skip to main content
skip to newscasts

Wednesday, December 6, 2023

Public News Service Logo
facebook instagram linkedin reddit youtube twitter
view newscast page
play newscast audioPlay

Multiple victims following a shooting incident on the UNLV campus; research in Georgia receives a boost for Alzheimer's treatments and cure; and a new environmental justice center helps Nebraska communities and organizations.

view newscast page
play newscast audioPlay

Trump says he would be a dictator for one day if he wins, Kevin McCarthy is leaving the body he once led and Biden says not passing aid for Ukraine could embolden Putin.

view newscast page
play newscast audioPlay

Texas welcomes more visitors near Big Bend but locals worry the water won't last, those dependent on Colorado's Dolores River fear the same but have found common ground solutions, and a new film highlights historical healthcare challenges in rural Appalachia.

Studies Show Need for NYC Urban Forest Growth

play audio
Play

Wednesday, December 15, 2021   

NEW YORK -- New research shows how expanding New York City's urban forest would benefit New Yorkers' lives in the long term.

According to The Nature Conservancy report, urban forests do more than enhance people's quality of life. They help cities retain storm water, provide habitat for animals, reduce summer temperatures and store greenhouse gases.

Emily Nobel Maxwell, New York Cities program director for The Nature Conservancy-New York and co-author of the report, explained historic zoning and housing policies have contributed to less tree canopy in many communities of color and lower-income neighborhoods, despite city efforts to plant more trees and keep them alive.

"The forest is still inequitably distributed, and there are some neighborhoods that have much less canopy," Nobel Maxwell pointed out. "And particularly in the face of climate change, that's a significant challenge."

The study highlights a need for more tree canopy due to threats from major storms and extreme heat, both made worse by climate change. As of 2017, New York City's overall tree canopy was about 22%. The Nature Conservancy report encouraged the city to reach a goal of 30% by 2035.

Nobel Maxwell said future plans for the urban forest must put neighborhoods first that are most at risk.

"As we continue to make investments in our urban forest, it's really important to prioritize both low-income communities and communities of color," Nobel Maxwell asserted. "And also, coastal communities are more subject to the impacts of climate change."

In a related report, The Nature Conservancy and the NYC Environmental Justice Alliance explored the need for more nature-based jobs in New York City.

Victoria Sanders, research analyst for the Alliance, sees greater investments in the field as a path to greater climate resiliency, through "green" infrastructure.

"So many of the jobs for the nature of New York City, are seasonal, low-paying, they don't have good and reliable job trajectories for growth," Sanders observed. "And so, it doesn't incentivize people to work in those areas."

According to the jobs report, fewer than 100 foresters are employed in New York City, with lower wages compared to the national median.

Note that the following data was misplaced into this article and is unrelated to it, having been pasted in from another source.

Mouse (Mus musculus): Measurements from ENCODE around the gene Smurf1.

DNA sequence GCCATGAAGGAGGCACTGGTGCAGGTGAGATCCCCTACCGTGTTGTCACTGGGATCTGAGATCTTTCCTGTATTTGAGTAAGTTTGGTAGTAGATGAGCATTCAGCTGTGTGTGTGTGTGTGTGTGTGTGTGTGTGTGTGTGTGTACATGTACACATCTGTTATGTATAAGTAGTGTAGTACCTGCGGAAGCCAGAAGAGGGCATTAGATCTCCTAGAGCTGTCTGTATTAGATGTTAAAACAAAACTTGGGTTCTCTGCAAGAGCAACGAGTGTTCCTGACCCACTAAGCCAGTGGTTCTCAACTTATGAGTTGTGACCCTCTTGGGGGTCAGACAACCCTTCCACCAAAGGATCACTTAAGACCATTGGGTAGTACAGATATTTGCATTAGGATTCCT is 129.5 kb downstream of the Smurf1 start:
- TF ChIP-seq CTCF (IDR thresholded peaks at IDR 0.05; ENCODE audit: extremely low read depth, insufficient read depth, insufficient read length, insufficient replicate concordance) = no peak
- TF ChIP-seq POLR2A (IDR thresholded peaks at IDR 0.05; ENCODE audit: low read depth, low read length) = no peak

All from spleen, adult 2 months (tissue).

Disclosure: The Nature Conservancy in New York-Long Island contributes to our fund for reporting on Climate Change/Air Quality, Environment, Public Lands/Wilderness, and Water. If you would like to help support news in the public interest, click here.


get more stories like this via email
more stories
A recent survey by the Anti-Defamation League found nearly three in four Jewish students in the U.S. have experienced or witnessed antisemitism this school year. The Education Department's Office for Civil Rights has also opened investigations into alleged Islamophobic incidents at least a half-dozen colleges and universities. (Adobe Stock)

play sound

College presidents testified before a congressional committee Tuesday on the rise of antisemitism on college campuses since the Oct. 7 Hamas-led …


Social Issues

play sound

There are some bright spots in beefing up local news coverage, but a new report says in North Dakota and elsewhere, there are still big concerns …

Health and Wellness

play sound

Holiday stress is a concern for most people, but when you mix in travel plans and chronic health issues, those worries might be elevated. A …


The average cost in Ohio for college tuition and fees is around $10,049 per year, according to the Education Data Initiative. (Adobe Stock)

Social Issues

play sound

A new report from the Consumer Financial Protection Bureau finds the repayment process for federal student loans has been filled with errors…

Social Issues

play sound

More than 3,500 foster children are available for adoption in Ohio, and state agencies are connecting with local faith congregations to help recruit …

An endangered Pacific leatherback sea turtle swims off San Francisco, in September 2022. (Geoff Shester/Oceana)

Environment

play sound

The California Department of Fish and Wildlife just announced a marine warden discovered an endangered Pacific leatherback sea turtle dead, drowned …

Health and Wellness

play sound

The state's largest county has just opened the new CARE Court system, designed to get help for severely mentally ill people in Los Angeles. CARE …

Environment

play sound

A Knoxville-based environmental group is voicing health and safety concerns about the development of a landfill for radioactive waste from the Y12 Ura…

 

Phone: 303.448.9105 Toll Free: 888.891.9416 Fax: 208.247.1830 Your trusted member- and audience-supported news source since 1996 Copyright 2021